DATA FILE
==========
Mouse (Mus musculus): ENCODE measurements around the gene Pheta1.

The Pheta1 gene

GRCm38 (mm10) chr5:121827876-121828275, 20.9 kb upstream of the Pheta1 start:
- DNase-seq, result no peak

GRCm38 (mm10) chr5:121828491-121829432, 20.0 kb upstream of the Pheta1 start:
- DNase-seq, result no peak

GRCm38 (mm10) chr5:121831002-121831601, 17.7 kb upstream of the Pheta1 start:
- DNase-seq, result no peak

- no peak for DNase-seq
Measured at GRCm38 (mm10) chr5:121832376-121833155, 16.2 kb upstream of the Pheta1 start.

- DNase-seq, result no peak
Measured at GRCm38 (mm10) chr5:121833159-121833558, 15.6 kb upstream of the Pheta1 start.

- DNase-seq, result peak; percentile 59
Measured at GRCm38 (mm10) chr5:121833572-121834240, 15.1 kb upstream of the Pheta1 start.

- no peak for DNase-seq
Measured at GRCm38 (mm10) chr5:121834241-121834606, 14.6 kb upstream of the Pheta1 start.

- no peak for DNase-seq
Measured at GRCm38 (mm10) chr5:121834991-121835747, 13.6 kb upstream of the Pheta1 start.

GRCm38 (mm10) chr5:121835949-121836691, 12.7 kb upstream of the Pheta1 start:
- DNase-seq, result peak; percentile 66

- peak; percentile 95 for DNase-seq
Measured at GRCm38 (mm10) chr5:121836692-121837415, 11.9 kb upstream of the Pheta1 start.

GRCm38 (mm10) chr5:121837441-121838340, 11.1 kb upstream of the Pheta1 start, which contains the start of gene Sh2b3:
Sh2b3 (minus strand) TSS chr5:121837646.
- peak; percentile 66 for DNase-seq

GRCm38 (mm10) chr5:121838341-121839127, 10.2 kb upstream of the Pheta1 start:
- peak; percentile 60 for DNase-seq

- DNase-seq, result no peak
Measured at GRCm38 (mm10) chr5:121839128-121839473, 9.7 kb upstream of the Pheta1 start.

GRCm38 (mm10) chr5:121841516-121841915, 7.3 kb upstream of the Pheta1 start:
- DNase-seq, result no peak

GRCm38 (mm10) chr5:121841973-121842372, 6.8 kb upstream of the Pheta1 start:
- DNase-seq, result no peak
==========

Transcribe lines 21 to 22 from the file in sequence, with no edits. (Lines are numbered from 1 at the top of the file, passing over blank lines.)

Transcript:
- peak; percentile 95 for DNase-seq
Measured at GRCm38 (mm10) chr5:121836692-121837415, 11.9 kb upstream of the Pheta1 start.